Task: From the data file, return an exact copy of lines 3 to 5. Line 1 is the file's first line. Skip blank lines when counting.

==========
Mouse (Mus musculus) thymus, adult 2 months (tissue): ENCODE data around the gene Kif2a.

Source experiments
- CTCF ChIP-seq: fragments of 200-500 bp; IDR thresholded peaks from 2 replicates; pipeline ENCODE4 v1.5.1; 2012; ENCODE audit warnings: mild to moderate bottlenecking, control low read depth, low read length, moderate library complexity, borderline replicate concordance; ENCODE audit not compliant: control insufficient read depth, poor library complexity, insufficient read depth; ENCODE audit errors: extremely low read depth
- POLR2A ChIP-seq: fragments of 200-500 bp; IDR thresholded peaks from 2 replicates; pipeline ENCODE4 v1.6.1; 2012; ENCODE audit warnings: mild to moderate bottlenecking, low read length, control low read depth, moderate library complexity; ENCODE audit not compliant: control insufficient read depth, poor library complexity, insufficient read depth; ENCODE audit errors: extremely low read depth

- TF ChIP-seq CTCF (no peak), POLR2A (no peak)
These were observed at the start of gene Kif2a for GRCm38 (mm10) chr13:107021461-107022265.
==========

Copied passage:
- CTCF ChIP-seq: fragments of 200-500 bp; IDR thresholded peaks from 2 replicates; pipeline ENCODE4 v1.5.1; 2012; ENCODE audit warnings: mild to moderate bottlenecking, control low read depth, low read length, moderate library complexity, borderline replicate concordance; ENCODE audit not compliant: control insufficient read depth, poor library complexity, insufficient read depth; ENCODE audit errors: extremely low read depth
- POLR2A ChIP-seq: fragments of 200-500 bp; IDR thresholded peaks from 2 replicates; pipeline ENCODE4 v1.6.1; 2012; ENCODE audit warnings: mild to moderate bottlenecking, low read length, control low read depth, moderate library complexity; ENCODE audit not compliant: control insufficient read depth, poor library complexity, insufficient read depth; ENCODE audit errors: extremely low read depth

- TF ChIP-seq CTCF (no peak), POLR2A (no peak)